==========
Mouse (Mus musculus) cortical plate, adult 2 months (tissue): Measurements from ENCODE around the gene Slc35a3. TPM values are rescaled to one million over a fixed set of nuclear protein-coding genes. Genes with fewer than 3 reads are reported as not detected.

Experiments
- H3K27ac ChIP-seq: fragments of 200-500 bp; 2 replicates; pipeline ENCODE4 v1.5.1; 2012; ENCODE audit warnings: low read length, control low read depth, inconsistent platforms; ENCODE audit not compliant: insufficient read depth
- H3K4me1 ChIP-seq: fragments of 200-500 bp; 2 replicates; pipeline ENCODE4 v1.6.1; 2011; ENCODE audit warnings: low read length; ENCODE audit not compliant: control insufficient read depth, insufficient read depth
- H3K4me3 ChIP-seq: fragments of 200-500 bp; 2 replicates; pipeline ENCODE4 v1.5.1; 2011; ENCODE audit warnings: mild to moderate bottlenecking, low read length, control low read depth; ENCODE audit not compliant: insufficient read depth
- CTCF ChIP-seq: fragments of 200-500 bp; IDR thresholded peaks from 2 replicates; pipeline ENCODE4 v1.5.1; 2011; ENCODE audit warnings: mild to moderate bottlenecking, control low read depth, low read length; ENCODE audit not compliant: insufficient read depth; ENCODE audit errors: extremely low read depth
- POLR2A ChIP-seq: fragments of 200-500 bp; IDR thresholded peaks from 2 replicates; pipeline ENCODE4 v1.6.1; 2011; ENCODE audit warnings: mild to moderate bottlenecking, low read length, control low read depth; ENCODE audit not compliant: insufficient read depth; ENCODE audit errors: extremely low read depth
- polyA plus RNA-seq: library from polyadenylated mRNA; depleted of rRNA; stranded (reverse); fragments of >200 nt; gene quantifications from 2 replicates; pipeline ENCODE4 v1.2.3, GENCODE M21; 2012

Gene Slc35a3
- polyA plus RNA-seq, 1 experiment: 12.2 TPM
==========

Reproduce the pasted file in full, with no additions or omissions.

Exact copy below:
Mouse (Mus musculus) cortical plate, adult 2 months (tissue): Measurements from ENCODE around the gene Slc35a3. TPM values are rescaled to one million over a fixed set of nuclear protein-coding genes. Genes with fewer than 3 reads are reported as not detected.

Experiments
- H3K27ac ChIP-seq: fragments of 200-500 bp; 2 replicates; pipeline ENCODE4 v1.5.1; 2012; ENCODE audit warnings: low read length, control low read depth, inconsistent platforms; ENCODE audit not compliant: insufficient read depth
- H3K4me1 ChIP-seq: fragments of 200-500 bp; 2 replicates; pipeline ENCODE4 v1.6.1; 2011; ENCODE audit warnings: low read length; ENCODE audit not compliant: control insufficient read depth, insufficient read depth
- H3K4me3 ChIP-seq: fragments of 200-500 bp; 2 replicates; pipeline ENCODE4 v1.5.1; 2011; ENCODE audit warnings: mild to moderate bottlenecking, low read length, control low read depth; ENCODE audit not compliant: insufficient read depth
- CTCF ChIP-seq: fragments of 200-500 bp; IDR thresholded peaks from 2 replicates; pipeline ENCODE4 v1.5.1; 2011; ENCODE audit warnings: mild to moderate bottlenecking, control low read depth, low read length; ENCODE audit not compliant: insufficient read depth; ENCODE audit errors: extremely low read depth
- POLR2A ChIP-seq: fragments of 200-500 bp; IDR thresholded peaks from 2 replicates; pipeline ENCODE4 v1.6.1; 2011; ENCODE audit warnings: mild to moderate bottlenecking, low read length, control low read depth; ENCODE audit not compliant: insufficient read depth; ENCODE audit errors: extremely low read depth
- polyA plus RNA-seq: library from polyadenylated mRNA; depleted of rRNA; stranded (reverse); fragments of >200 nt; gene quantifications from 2 replicates; pipeline ENCODE4 v1.2.3, GENCODE M21; 2012

Gene Slc35a3
- polyA plus RNA-seq, 1 experiment: 12.2 TPM